Periodical payment orders

Part of Civil Liability Bill [Lords] – in a Public Bill Committee am 3:15 pm ar 11 Medi 2018.

Danfonwch hysbysiad imi am ddadleuon fel hyn

Photo of Ellie Reeves Ellie Reeves Llafur, Lewisham West and Penge 3:15, 11 Medi 2018

I beg to move, That the clause be read a Second time.

To understand the importance of new clause 4, we must understand the significance of the use of periodical payments to compensate those who have been injured through negligence, often catastrophically, with little or no capacity for work and with considerable care costs.

More often than not, successful claimants are paid a lump sum, which is intended to compensate them for the rest of their life. However, the benefits of periodical payments, rather than a lump sum, are threefold. First, periodical payments are index-linked so they go up in accordance with rising costs of living or care. Secondly, in such cases, there are often arguments about life expectancy. If the court accepts that a victim of a catastrophic injury is likely to live until 42 but medical advances mean that they actually live until 80, a lump sum will run out many years earlier. With periodical payments, the injured person is compensated every year for the rest of their life. Thirdly, receiving an annual periodical payment rather than a lump sum means that injured people do not have to make difficult investment decisions and, equally, it removes the risk that they will spend the money all at once.

The setting of the discount rate is highly relevant to periodical payments. When the rate stood at 2.5%, it was far more attractive for defendants to pay a lump sum that was discounted by 2.5% than to pay index-linked annual payments. That meant that in all but the most serious cases, periodical payments often met huge resistance from defendants. A rate that assumes a much lower level of investment risk by injured people may well result in an increase in the use of periodical payments, particularly in cases not at the most catastrophic level where resistance from defendants has been greatest. The benefits to the injured person are clear, and the benefits to the state of not having to pick up the bill for care or housing, if and when the money runs out, are obvious.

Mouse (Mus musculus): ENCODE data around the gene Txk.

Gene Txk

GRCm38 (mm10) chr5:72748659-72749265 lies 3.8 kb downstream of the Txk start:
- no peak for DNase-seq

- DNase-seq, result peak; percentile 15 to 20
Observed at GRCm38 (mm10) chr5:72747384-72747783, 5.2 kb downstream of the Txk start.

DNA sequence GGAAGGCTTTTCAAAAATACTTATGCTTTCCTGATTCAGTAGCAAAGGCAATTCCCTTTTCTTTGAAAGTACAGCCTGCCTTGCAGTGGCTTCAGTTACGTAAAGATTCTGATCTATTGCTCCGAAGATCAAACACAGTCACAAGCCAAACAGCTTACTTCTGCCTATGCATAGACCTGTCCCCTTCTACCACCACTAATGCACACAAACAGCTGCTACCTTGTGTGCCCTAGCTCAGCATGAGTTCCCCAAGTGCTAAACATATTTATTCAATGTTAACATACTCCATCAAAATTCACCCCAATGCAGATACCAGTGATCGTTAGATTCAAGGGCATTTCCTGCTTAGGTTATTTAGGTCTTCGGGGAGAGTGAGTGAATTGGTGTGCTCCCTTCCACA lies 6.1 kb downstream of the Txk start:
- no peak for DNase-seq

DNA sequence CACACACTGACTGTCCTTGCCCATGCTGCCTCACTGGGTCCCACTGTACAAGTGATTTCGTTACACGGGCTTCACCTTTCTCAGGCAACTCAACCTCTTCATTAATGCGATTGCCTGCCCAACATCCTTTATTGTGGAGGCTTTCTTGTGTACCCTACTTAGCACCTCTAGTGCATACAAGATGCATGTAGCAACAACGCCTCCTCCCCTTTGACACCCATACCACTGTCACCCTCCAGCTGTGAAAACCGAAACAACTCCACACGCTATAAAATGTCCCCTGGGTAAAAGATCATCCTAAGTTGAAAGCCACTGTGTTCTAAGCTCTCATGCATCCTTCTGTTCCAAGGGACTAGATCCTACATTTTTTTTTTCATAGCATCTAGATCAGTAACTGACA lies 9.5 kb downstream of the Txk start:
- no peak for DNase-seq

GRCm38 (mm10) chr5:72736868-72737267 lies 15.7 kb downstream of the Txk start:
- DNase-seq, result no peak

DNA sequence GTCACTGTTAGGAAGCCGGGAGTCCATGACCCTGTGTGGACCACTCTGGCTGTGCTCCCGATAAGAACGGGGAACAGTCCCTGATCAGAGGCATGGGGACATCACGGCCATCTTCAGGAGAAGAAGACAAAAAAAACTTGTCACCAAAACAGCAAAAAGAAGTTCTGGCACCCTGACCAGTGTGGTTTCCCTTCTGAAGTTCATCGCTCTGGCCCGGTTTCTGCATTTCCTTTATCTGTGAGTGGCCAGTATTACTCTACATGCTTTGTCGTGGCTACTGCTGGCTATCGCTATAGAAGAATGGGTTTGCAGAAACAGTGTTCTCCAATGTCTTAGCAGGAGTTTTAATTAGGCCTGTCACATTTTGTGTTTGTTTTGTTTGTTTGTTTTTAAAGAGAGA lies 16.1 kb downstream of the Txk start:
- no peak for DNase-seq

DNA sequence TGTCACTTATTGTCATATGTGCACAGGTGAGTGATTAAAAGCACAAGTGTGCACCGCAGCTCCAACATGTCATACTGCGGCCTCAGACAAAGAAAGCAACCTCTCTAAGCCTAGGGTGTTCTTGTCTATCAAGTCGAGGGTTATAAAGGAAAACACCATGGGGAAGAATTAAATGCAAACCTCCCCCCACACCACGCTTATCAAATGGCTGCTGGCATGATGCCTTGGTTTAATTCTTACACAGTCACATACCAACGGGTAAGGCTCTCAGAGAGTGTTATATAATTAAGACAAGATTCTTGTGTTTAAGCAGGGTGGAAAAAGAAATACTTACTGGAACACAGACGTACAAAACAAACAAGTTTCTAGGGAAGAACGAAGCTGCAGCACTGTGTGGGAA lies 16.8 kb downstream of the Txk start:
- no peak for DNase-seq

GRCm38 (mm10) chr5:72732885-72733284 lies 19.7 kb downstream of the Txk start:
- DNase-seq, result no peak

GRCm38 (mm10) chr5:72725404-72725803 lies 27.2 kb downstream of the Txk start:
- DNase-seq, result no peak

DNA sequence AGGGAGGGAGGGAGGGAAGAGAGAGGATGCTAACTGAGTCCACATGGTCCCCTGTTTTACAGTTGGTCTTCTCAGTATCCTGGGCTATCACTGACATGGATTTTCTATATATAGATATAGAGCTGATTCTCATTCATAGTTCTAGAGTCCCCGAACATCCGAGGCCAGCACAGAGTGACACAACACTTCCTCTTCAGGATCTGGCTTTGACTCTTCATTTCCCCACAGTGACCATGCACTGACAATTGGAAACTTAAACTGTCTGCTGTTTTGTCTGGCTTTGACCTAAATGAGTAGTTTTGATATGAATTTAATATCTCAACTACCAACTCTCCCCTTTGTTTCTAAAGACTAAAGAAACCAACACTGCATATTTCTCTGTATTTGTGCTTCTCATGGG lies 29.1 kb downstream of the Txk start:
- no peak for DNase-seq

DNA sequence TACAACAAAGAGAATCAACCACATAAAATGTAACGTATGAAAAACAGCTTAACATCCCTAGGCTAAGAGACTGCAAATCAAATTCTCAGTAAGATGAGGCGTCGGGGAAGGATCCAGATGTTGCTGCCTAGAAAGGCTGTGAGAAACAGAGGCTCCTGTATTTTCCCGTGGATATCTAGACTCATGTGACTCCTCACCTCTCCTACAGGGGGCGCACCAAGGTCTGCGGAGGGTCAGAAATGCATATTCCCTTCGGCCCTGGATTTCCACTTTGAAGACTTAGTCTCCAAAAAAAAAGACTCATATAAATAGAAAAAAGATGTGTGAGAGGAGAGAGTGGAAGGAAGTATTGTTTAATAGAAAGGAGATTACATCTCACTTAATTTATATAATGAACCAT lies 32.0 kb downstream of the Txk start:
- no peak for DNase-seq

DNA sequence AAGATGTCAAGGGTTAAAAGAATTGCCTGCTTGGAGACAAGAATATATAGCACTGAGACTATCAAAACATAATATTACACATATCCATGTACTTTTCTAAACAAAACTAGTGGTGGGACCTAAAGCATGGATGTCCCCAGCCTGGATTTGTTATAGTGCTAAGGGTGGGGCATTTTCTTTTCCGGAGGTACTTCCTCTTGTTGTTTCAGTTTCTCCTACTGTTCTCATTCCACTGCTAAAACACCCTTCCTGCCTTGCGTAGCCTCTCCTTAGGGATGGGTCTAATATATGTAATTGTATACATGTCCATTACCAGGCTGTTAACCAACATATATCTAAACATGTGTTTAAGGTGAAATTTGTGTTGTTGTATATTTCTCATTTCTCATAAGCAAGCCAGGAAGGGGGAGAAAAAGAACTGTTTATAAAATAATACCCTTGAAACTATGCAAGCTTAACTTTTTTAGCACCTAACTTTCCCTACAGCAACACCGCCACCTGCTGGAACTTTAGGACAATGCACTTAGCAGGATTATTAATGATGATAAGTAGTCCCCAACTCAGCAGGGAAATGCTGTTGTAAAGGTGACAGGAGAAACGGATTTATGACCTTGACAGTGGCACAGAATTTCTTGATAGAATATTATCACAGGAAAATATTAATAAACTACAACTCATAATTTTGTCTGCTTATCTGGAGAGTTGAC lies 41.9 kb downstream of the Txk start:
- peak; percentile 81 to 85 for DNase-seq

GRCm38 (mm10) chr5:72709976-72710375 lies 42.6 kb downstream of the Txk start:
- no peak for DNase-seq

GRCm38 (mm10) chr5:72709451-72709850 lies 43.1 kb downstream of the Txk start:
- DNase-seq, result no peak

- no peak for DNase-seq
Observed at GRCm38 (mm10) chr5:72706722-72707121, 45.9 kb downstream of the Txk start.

On Second Reading, the Minister said that he welcomed the use of periodical payments. Can he tell us the percentage of personal injury claims in which they are used? It is my understanding that the figures are astoundingly low, often due to resistance from defendant insurers. New clause 4 makes it incumbent on the Civil Justice Council, with its expert knowledge, to review the impact of part 2 and the discount rate on the prevalence of periodical payments being awarded. If we agree that periodical payments are a good thing, surely we can agree that their use must be monitored so that appropriate and evidence-based action can be taken where necessary. This would benefit injured people and the Treasury alike.